“It’s so bloody frustrating to return from a romantic week-end and not be able to chat with your coworkers about it.” – “I’ve really had it with staying in the closet. But I don’t dare to come out on my fellow employees at the office.” – “People are always asking me about my lack of boyfriends, but how could I ever tell them about Sharon?”
Looks familiar? Mirroring your thoughts? OK, perhaps save the Sharon bit, but basically, sounds a lot like you after one beer too many on a rainy afternoon while sitting huddled and shunned in a bar sporting tasteless decoration and low-level 80s pop on the stereo? (The bar, not you. Even though that might be the case, too.) Well, if you like to get things done properly, rejoice: as every year, there’s a National Coming Out Day, well, coming your way. Last year’s motto having been “gay at work,” I should add. Like, be gay and be able to work at the same time. Wow, what a novel idea.
This joyful occasion is supposed to make it easier for (working) queers to leave the sticky embrace of the closet by feeling Accepted and Understood By Other People You Have Never Met But Share Your Very Same Problem, i.e. not being able to bloody make up your own mind if and when to introduce coworkers and friends to your secret sexual identity.
So everybody, don your power suits, get your rainbow ties and pink triangle pins out of that secret compartment in your closet, and be sure to greet everybody at work with the words “good morning, I am gay, how are you?” Don’t forget to pointedly stick out your little finger when having coffee, and whistling some George Michaels under your breath while signing contracts can’t be wrong, either. And mince. Mincing is important. Generally, just be as annoyingly gay as you’ve always wanted to be but never dared because, well, there wasn’t a date that told you to do so.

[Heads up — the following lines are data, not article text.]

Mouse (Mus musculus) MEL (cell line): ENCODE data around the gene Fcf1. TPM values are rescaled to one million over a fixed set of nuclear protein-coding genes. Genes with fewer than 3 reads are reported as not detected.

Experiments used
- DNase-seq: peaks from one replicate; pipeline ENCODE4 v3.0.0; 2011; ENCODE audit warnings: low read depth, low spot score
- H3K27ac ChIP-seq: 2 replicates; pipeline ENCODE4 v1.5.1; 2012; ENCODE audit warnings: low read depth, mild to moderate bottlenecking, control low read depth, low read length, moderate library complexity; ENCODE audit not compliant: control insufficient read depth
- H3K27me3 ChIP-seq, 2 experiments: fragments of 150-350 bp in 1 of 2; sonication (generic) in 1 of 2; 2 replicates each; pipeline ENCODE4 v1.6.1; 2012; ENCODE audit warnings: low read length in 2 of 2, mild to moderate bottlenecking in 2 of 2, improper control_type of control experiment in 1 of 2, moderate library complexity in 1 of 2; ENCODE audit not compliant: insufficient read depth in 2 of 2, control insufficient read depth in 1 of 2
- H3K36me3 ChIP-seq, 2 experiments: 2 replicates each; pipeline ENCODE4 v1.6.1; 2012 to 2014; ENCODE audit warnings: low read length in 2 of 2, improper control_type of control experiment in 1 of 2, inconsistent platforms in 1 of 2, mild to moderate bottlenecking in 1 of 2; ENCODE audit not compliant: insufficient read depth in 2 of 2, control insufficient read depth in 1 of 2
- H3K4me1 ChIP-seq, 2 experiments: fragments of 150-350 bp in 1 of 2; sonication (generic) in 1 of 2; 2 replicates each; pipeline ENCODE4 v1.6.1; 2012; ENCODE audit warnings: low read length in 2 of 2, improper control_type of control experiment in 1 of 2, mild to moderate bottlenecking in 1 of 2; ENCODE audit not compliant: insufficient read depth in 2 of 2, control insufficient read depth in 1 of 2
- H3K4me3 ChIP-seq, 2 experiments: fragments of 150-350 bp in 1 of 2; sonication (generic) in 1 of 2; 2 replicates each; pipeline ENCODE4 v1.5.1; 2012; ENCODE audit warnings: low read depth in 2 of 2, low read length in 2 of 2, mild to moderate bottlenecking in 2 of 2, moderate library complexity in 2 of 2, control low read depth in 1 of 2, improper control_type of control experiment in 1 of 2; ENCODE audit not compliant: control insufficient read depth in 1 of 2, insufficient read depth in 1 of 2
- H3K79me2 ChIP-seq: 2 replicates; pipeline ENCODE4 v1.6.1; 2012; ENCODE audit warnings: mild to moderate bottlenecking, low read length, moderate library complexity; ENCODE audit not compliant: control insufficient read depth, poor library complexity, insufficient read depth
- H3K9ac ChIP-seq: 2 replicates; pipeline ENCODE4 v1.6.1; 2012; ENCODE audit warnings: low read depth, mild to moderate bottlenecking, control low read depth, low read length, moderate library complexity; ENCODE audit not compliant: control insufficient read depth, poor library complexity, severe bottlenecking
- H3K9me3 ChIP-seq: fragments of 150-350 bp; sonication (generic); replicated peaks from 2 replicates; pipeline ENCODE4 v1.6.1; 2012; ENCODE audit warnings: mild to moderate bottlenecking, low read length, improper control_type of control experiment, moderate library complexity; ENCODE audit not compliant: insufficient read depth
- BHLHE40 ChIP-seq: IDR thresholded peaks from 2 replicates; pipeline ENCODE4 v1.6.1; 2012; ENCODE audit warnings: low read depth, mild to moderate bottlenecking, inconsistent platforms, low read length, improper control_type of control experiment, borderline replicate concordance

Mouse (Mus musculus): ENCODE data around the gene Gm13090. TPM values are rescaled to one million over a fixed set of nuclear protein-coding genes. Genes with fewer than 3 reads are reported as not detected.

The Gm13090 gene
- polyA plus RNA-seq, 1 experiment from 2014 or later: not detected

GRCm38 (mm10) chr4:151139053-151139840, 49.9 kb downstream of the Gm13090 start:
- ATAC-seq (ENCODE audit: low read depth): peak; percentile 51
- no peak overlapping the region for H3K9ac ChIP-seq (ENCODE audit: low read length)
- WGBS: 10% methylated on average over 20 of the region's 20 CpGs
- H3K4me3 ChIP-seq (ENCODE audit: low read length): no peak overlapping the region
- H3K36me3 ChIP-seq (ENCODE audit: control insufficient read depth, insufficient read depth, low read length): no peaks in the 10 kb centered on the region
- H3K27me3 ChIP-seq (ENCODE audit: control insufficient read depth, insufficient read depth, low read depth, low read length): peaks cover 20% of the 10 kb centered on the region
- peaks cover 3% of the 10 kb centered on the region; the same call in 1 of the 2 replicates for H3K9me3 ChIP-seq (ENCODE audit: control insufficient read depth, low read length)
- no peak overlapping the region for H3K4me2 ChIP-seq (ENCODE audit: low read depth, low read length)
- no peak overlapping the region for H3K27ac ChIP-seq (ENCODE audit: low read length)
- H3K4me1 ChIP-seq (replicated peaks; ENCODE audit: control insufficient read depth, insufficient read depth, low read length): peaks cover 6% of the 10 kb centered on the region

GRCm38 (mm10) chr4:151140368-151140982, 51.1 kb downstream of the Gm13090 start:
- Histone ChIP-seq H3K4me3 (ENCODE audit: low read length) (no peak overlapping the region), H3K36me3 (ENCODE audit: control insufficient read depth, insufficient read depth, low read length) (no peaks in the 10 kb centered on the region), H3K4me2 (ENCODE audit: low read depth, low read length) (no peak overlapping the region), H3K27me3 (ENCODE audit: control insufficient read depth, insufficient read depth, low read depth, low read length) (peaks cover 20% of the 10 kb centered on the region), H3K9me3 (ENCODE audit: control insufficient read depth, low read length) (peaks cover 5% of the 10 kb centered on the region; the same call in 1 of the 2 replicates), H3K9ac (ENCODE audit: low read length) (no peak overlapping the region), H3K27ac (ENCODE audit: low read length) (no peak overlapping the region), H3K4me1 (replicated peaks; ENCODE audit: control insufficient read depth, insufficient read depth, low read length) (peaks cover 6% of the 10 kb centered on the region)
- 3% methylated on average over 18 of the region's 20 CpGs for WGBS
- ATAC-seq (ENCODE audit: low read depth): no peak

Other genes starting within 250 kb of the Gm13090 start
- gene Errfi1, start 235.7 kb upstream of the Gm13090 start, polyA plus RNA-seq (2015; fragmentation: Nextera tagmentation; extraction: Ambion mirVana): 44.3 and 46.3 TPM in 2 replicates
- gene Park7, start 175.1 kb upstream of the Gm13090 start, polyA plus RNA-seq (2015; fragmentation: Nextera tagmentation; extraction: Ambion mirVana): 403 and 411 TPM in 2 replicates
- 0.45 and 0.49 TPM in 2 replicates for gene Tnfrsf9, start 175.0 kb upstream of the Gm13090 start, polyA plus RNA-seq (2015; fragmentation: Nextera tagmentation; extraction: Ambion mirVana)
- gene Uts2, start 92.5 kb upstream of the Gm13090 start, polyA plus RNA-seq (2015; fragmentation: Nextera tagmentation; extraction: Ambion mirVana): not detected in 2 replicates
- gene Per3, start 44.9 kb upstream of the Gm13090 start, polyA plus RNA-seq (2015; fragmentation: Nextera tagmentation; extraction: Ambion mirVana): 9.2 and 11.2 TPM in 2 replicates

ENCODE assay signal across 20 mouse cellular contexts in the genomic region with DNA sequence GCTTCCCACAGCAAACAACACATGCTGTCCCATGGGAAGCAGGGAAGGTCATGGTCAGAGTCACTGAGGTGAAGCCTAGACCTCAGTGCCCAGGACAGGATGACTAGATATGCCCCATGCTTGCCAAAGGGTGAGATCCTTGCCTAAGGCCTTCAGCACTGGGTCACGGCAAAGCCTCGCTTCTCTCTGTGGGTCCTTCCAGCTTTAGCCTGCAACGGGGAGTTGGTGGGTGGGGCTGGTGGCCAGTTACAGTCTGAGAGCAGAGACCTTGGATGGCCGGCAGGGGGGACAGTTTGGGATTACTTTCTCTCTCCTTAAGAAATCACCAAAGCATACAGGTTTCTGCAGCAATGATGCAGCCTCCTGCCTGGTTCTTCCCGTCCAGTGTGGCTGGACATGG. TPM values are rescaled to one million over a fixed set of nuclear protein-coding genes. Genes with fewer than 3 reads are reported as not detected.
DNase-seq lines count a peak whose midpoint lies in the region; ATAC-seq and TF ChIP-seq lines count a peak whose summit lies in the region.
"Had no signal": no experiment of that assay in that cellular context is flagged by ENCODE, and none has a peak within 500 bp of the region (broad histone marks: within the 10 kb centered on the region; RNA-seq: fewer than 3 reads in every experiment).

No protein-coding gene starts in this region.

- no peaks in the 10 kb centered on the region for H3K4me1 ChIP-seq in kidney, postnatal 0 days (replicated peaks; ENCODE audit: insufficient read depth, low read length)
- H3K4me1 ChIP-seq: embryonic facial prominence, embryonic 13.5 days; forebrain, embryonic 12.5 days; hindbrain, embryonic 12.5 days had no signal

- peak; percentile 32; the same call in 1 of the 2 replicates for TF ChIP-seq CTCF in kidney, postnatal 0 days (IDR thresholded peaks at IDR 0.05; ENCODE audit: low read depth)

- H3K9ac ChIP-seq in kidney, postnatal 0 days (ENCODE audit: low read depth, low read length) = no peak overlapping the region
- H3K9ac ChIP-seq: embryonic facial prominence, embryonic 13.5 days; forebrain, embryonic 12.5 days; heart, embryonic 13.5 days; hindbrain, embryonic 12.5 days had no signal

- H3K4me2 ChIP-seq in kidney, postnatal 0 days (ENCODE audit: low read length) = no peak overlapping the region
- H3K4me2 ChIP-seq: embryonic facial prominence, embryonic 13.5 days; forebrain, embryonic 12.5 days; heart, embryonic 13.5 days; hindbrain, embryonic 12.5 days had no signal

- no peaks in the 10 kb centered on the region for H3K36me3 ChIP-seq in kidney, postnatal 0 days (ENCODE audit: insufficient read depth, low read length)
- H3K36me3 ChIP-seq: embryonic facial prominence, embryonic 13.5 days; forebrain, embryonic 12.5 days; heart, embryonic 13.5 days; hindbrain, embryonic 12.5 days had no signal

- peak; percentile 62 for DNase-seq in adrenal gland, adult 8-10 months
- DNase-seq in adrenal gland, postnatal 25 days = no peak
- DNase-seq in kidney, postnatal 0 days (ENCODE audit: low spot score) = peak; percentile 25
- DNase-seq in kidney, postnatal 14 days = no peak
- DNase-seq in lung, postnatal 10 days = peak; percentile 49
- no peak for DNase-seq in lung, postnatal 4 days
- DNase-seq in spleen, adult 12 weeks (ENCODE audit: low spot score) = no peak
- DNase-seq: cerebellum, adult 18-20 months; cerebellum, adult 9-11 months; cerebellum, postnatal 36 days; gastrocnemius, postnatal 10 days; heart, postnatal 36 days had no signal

Use the weekend afterwards to arrange for a new identity and dye your hair a different colour. Get an accent, too, and nobody will remember that you’re actually the guy who was caught in the broom cabinet with much of John from Private Accounts in your mouth that last Thursday or whenever this year’s Coming Out Day will be. Fool-proof.
Actually, the very idea of communal, organised coming out is so sensible that I have to ask: why stop at gay coming out days? Where are all those other occasions that enable all those other sexual minorities to tell people about their hobbies and emotional landscapes? What about foot fetishists? What about geriatrophiles? What organisation cares enough to help compulsive undressers to drop their pants at the world, figuratively speaking? I suggest the introduction of a Coming Out Day for BDSM people, too, and I am looking forward to the Extreme Body Modification Weekend (explaining your attraction for cutting bits off you or your partner might be too complicated to be covered by one day only). And let’s not forget the Hetero Pride Parade everybody has been waiting for with bated breath. I’m sure the Catholic church would endorse it.
Hello. This isn’t Yemen. This isn’t 1950. Hello. If you define yourself this strongly by your sexuality to feel the urgent need to communicate your sexual orientation to each and everybody and his dog, do so on your own terms. If you worry about possible mobbing in the office – as if your coworkers actually gave a damn about who gets shafted or doesn’t get shafted, for that matter – but then accept a special date set by a third party (that’s probably too old to realise times have changed) for when to come out of the closet, well, in that case you should strongly consider joining the Skoptsi anyway. You’d probably have more fun, and I’m told the music’s better, too.